The harsh program to fine California residents for outdoor water use is the unfortunate result of decades of inappropriate water policies in the state. The current crisis has been developing for years and was entirely predictable.

Bay Delta Conservation Plan

OPINION: BDCP a scientifically sound solution for water shortage
From: Mark Cowin, Tracy Press

 The state of California is taking decisive and comprehensive action to protect and develop water supplies throughout the state, both to manage the impact of the drought and to plan for the long term. The Bay Delta Conservation Plan is just one piece in the Brown administration's overall water portfolio - but it is a vitally important piece.

Drought

El Nino may not bring needed rains to parched California
From: Sharon Bernstein, Reuters

 California's drought - its worst in decades - is likely to hold steady through the summer months and may not ease in the fall even with an anticipated El Nino weather pattern, a federal drought expert said on Friday.

Extreme drought conditions have enveloped California - the most populous U.S. state and an important agricultural center - since the beginning of the year.

LETTER: Drought Taking Huge Toll on County's Farmers
From: Eric Larson, San Diego Union Tribune

California's residents are beginning to understand the severity of the drought that has relegated snow and rain to relic status. Farmers, however, by profession must be weather watchers and don't have to come to a new realization that successive dry winters leave a terrible shadow. The impact to the state's farms that normally produce about half of our nations fruits and vegetables will be terrible.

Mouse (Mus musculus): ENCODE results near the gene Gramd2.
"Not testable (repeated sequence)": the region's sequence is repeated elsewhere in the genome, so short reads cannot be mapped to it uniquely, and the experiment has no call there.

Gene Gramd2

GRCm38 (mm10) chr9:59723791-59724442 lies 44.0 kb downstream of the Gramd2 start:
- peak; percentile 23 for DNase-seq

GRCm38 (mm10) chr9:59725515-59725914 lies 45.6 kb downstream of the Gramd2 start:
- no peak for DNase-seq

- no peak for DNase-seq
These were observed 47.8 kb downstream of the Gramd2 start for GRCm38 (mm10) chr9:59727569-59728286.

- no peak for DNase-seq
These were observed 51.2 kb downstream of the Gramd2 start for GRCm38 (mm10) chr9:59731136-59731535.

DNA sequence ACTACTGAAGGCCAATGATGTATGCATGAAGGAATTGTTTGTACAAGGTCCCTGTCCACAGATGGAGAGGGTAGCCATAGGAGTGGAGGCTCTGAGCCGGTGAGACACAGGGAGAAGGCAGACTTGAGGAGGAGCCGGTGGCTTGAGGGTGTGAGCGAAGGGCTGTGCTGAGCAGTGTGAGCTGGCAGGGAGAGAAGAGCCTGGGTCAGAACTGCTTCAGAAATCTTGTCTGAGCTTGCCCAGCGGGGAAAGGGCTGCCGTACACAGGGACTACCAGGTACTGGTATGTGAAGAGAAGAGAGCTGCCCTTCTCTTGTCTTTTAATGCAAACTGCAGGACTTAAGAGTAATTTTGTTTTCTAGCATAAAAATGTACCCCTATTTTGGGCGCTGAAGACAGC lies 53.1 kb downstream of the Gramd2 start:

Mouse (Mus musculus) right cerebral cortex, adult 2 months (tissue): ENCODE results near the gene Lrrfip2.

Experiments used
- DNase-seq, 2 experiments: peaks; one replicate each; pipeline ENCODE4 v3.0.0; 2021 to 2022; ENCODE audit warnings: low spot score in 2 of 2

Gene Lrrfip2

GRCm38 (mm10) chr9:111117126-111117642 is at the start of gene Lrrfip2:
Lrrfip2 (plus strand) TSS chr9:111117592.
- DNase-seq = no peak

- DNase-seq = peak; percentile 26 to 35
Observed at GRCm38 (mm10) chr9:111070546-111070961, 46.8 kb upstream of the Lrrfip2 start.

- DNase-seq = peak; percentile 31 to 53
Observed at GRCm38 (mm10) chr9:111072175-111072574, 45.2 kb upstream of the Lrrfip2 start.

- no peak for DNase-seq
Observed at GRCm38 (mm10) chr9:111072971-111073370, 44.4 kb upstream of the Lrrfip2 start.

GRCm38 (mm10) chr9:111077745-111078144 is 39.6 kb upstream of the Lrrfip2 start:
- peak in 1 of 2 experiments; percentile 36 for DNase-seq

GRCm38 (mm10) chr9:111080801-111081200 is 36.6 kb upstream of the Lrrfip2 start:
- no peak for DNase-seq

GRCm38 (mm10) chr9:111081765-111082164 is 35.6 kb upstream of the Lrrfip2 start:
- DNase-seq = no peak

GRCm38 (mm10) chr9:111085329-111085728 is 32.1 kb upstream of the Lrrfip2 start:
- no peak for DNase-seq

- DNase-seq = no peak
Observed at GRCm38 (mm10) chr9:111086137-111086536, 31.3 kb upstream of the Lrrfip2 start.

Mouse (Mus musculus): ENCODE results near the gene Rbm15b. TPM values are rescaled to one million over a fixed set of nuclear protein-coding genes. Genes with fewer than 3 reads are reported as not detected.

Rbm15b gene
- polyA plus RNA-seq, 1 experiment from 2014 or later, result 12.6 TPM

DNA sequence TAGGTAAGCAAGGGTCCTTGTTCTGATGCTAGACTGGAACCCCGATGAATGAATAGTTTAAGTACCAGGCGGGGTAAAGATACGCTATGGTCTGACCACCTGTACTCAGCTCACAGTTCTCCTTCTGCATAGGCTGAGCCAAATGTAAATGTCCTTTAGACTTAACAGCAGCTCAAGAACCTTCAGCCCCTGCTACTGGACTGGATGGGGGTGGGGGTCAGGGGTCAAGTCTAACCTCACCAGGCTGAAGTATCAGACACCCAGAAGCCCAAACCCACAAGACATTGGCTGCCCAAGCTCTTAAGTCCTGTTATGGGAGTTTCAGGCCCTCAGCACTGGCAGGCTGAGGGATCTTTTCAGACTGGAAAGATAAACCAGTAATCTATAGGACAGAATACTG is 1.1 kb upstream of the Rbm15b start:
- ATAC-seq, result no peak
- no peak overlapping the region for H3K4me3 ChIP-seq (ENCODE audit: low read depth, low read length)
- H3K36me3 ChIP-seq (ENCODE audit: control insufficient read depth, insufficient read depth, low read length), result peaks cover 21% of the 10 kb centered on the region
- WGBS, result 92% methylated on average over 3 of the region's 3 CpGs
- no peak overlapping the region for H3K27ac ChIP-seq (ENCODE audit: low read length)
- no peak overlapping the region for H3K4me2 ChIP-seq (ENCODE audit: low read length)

5 percent ag loss figure doesn't tell whole story  
From: John Holland, Modesto Bee

 If your kid came home with a 95 percent test score, you'd likely say, "Great job." California will maintain that much of its agricultural output this year, despite the severe drought, according to a UC Davis study released Tuesday. But that's little cause for celebration.

Drought drying up small Central Valley farmers' future  
From: Robert Rodriguez, Fresno Bee

This time of year, May Vu's farm in Sanger should be carpeted with blooming flowers and a bounty of vegetables. But a failing irrigation pump and a nearly empty well have dried up Vu's farm and with it, her source of income.

The 58-year-old Vu knows she is up against major obstacles as California struggles through one of the worst droughts in its history.

Agriculture Chief Visits Water-Starved Families
From: Staff, Associated Press

 U.S. Agriculture Secretary Tom Vilsack visited drought-stricken homeowners on Friday in Central California, saying drought and climate change would require major investment to secure future water supplies.

Farmers using canal to move water
From: Rick Elkins, Porterville Recorder

Farmers along side of the Friant-Kern Canal that runs from Millerton Lake to the Kern River in Bakersfield have been using the canal to move water, but most are restricted to move water only within their own irrigation district.

At several different points growers are pumping water into the cement-lined canal, then taking it out a little further down. The Friant-Kern Canal runs 155-miles from Millerton Lake above Fresno to the Kern River near Bakersfield.